The Importance Of The Establishment Of Religion Clause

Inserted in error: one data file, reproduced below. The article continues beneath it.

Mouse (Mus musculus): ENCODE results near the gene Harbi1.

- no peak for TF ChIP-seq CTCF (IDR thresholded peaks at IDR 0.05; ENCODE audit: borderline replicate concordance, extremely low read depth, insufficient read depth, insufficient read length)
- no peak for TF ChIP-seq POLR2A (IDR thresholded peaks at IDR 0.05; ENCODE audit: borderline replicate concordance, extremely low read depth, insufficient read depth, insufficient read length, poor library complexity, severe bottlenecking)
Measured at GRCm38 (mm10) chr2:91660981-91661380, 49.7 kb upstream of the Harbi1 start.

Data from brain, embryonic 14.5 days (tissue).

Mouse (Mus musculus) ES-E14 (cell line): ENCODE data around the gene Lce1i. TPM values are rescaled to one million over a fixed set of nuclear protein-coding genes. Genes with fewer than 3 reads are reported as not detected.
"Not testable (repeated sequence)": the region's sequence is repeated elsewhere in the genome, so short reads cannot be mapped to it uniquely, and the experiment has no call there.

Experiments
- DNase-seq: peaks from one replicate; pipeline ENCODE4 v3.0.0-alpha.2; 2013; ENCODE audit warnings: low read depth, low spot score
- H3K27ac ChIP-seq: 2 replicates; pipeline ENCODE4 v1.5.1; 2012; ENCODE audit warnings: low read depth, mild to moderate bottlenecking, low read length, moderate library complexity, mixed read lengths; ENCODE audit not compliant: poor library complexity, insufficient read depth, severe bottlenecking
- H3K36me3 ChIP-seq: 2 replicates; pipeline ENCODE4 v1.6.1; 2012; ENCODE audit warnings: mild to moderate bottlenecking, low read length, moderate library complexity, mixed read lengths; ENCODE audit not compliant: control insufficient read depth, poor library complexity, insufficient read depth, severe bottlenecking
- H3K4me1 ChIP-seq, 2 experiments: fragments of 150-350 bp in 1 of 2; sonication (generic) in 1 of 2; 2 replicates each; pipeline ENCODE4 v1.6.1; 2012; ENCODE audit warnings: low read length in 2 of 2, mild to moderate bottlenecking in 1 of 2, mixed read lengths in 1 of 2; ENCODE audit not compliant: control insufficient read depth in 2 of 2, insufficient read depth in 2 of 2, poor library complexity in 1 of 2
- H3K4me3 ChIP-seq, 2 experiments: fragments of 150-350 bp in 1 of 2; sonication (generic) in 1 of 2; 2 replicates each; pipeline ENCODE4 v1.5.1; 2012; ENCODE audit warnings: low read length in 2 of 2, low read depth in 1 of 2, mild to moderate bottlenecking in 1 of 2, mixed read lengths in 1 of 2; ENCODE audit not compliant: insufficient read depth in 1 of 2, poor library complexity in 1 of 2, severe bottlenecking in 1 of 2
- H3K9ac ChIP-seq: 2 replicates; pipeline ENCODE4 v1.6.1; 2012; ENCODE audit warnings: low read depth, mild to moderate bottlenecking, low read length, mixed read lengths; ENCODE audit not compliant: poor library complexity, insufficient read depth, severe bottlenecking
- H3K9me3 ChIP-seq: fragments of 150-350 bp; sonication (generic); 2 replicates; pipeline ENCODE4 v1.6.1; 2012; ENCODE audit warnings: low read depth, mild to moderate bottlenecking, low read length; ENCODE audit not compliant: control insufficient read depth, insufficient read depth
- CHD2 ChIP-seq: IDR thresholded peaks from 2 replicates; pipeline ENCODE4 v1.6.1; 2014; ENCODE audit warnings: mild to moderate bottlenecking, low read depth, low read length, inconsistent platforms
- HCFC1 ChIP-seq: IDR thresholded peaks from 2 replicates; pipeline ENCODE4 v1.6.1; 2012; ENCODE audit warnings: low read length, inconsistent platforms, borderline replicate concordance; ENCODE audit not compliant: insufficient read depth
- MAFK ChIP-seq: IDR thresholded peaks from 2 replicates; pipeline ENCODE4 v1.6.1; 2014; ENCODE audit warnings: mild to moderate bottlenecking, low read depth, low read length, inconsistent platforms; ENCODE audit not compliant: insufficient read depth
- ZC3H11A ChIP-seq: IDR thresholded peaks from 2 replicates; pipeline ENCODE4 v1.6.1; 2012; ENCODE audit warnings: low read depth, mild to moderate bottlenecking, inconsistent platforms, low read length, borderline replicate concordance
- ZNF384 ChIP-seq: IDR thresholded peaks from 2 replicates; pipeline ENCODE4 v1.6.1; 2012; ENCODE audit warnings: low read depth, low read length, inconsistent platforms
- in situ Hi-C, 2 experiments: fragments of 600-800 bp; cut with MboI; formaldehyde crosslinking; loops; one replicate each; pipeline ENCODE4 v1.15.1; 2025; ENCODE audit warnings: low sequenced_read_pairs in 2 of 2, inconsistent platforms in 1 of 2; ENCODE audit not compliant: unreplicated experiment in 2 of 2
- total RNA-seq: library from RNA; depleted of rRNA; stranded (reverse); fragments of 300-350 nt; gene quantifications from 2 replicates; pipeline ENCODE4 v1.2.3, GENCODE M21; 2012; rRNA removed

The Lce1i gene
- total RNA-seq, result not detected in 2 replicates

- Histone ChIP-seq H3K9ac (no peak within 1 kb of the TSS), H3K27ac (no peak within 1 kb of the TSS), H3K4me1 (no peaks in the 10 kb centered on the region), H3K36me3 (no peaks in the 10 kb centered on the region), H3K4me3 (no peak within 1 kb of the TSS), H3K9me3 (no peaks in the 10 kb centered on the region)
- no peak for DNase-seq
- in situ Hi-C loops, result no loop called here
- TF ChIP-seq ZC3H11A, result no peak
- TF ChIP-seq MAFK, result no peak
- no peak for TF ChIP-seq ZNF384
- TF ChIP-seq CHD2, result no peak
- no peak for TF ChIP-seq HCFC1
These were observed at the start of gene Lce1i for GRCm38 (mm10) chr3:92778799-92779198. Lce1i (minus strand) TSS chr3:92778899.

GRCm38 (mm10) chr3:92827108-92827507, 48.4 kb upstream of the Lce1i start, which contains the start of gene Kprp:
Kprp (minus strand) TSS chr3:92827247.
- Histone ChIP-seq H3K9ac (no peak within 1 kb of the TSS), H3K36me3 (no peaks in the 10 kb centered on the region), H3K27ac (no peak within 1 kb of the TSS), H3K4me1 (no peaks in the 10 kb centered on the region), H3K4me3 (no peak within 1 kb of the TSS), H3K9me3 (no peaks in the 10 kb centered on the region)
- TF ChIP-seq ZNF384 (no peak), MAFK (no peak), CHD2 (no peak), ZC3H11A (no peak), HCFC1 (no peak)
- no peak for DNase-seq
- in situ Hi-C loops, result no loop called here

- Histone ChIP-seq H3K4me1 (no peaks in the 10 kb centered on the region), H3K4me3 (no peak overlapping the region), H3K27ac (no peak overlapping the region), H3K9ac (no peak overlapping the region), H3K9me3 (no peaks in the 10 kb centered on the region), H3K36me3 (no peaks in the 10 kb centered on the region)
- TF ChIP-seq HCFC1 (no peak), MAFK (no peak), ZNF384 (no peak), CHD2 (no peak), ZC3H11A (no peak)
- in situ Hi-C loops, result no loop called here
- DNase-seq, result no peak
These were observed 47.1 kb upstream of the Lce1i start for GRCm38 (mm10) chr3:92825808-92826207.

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Whether or not reimbursing parents for their child’s transportation to and from schools violates the Establishment of Religion Clause is the question debated by many scholars and parents of today. The Establishment of Religion Clause is being used by parties against the reimbursement of transportation. These parties state many reasons as to why the parents of students who attend religiously affiliated schools should not be reimbursed. However, there are people who have formulated many reasons as to why these parents should be reimbursed for their transportations. The public at large has varying responses to this highly debated topic involving the Establishment of Religion Clause. The Establishment of Religion Clause was first stated in the First Amendment of the United State Constitution. The Establishment of Religion Clause was brought into effect when Thomas Jefferson and James Maddison led a fight against the Virginia’s legislative body’s attempt to renew Virginia’s tax levy for the support of the established church. Maddison argued that true religion did not need the support of law, that no person, believer or non-believer, should be taxed to support a religious institution of any kind when he wrote Memorial and Remonstrance against the law. In this piece of work written by James Maddison he continues to express his opinion that the best interest of society required that minds of men always be wholly free; and that cruel persecutions were the inevitable result of government-established religions. The First Amendment of the United States Constitution proclaims that there is to be a separation of church and state. The Establishment of Religion Clause proclaims that neither state nor Federal Government can establish a church.... ... middle of paper ... ...blishment of Religion Clause states that there is a separation between church and state. However, the public considers this to be a matter of education, not religion. Although the Court was unanimous in affirming the principle of “neutrality” by the government toward religion (First Amendment Schools), four Justices did not agree with the majority vote of allowing the funding. The Justices determined that allowing reimbursement to the parents for the bus transportation of their children to parochial schools was a breach of church-state separation. Justice Wiley B. Rutledge defined “no establishment” as the “prohibition broadly forbids state support, financial or other, of religious in any guise, form or degree. It outlaws all use of public funds for religious purposes.” Due to these four Justices disagreement with the overall majority, reimbursement was not given.

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